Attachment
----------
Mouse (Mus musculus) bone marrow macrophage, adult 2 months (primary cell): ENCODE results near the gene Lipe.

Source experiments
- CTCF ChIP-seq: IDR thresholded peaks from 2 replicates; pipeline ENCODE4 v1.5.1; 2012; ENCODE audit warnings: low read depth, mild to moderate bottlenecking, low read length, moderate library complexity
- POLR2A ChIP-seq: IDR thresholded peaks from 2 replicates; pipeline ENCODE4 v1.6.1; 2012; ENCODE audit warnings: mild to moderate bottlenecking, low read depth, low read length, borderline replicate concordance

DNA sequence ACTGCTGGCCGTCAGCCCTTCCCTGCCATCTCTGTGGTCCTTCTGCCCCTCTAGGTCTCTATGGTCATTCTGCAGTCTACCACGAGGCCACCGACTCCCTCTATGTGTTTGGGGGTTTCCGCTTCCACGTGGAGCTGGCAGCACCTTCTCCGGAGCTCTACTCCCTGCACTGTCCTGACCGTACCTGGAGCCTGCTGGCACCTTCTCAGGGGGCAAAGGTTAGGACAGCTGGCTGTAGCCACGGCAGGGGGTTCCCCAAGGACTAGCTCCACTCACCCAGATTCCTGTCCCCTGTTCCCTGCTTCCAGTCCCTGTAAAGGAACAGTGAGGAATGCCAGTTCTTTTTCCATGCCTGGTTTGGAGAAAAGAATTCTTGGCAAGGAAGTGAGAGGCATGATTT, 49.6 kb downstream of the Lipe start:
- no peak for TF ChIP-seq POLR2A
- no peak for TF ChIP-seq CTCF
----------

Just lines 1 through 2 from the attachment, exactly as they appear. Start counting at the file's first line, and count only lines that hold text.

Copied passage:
Mouse (Mus musculus) bone marrow macrophage, adult 2 months (primary cell): ENCODE results near the gene Lipe.

Source experiments